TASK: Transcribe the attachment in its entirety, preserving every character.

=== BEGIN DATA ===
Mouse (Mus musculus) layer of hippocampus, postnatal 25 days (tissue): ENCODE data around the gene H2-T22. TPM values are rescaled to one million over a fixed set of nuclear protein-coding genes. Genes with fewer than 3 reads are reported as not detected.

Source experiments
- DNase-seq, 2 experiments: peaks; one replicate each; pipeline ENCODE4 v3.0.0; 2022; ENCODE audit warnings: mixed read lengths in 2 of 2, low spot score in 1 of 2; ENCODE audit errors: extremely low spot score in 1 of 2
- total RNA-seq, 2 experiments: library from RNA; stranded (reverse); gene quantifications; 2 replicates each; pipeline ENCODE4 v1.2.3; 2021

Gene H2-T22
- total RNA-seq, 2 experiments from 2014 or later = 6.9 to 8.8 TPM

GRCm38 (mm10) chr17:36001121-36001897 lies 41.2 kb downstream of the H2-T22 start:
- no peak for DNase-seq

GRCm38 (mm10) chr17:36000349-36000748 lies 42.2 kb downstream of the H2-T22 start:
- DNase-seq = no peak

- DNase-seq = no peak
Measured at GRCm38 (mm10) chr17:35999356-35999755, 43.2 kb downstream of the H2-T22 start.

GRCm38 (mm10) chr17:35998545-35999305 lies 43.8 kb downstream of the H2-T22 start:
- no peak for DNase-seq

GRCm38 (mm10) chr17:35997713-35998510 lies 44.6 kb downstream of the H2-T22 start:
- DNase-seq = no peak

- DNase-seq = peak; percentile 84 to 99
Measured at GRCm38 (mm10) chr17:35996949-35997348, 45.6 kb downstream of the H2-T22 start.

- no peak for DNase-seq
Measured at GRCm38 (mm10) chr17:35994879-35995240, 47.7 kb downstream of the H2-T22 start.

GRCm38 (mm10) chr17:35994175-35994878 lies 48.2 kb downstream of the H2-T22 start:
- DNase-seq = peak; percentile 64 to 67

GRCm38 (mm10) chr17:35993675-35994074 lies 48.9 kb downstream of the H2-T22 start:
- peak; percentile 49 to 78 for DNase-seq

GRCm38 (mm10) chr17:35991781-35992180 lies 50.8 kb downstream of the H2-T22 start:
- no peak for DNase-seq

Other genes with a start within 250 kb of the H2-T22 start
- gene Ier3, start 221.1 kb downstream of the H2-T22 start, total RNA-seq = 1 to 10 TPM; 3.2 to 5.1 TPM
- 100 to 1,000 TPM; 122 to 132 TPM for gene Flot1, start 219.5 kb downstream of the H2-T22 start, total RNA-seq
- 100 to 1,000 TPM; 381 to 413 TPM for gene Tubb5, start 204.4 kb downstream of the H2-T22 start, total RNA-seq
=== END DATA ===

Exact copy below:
Mouse (Mus musculus) layer of hippocampus, postnatal 25 days (tissue): ENCODE data around the gene H2-T22. TPM values are rescaled to one million over a fixed set of nuclear protein-coding genes. Genes with fewer than 3 reads are reported as not detected.

Source experiments
- DNase-seq, 2 experiments: peaks; one replicate each; pipeline ENCODE4 v3.0.0; 2022; ENCODE audit warnings: mixed read lengths in 2 of 2, low spot score in 1 of 2; ENCODE audit errors: extremely low spot score in 1 of 2
- total RNA-seq, 2 experiments: library from RNA; stranded (reverse); gene quantifications; 2 replicates each; pipeline ENCODE4 v1.2.3; 2021

Gene H2-T22
- total RNA-seq, 2 experiments from 2014 or later = 6.9 to 8.8 TPM

GRCm38 (mm10) chr17:36001121-36001897 lies 41.2 kb downstream of the H2-T22 start:
- no peak for DNase-seq

GRCm38 (mm10) chr17:36000349-36000748 lies 42.2 kb downstream of the H2-T22 start:
- DNase-seq = no peak

- DNase-seq = no peak
Measured at GRCm38 (mm10) chr17:35999356-35999755, 43.2 kb downstream of the H2-T22 start.

GRCm38 (mm10) chr17:35998545-35999305 lies 43.8 kb downstream of the H2-T22 start:
- no peak for DNase-seq

GRCm38 (mm10) chr17:35997713-35998510 lies 44.6 kb downstream of the H2-T22 start:
- DNase-seq = no peak

- DNase-seq = peak; percentile 84 to 99
Measured at GRCm38 (mm10) chr17:35996949-35997348, 45.6 kb downstream of the H2-T22 start.

- no peak for DNase-seq
Measured at GRCm38 (mm10) chr17:35994879-35995240, 47.7 kb downstream of the H2-T22 start.

GRCm38 (mm10) chr17:35994175-35994878 lies 48.2 kb downstream of the H2-T22 start:
- DNase-seq = peak; percentile 64 to 67

GRCm38 (mm10) chr17:35993675-35994074 lies 48.9 kb downstream of the H2-T22 start:
- peak; percentile 49 to 78 for DNase-seq

GRCm38 (mm10) chr17:35991781-35992180 lies 50.8 kb downstream of the H2-T22 start:
- no peak for DNase-seq

Other genes with a start within 250 kb of the H2-T22 start
- gene Ier3, start 221.1 kb downstream of the H2-T22 start, total RNA-seq = 1 to 10 TPM; 3.2 to 5.1 TPM
- 100 to 1,000 TPM; 122 to 132 TPM for gene Flot1, start 219.5 kb downstream of the H2-T22 start, total RNA-seq
- 100 to 1,000 TPM; 381 to 413 TPM for gene Tubb5, start 204.4 kb downstream of the H2-T22 start, total RNA-seq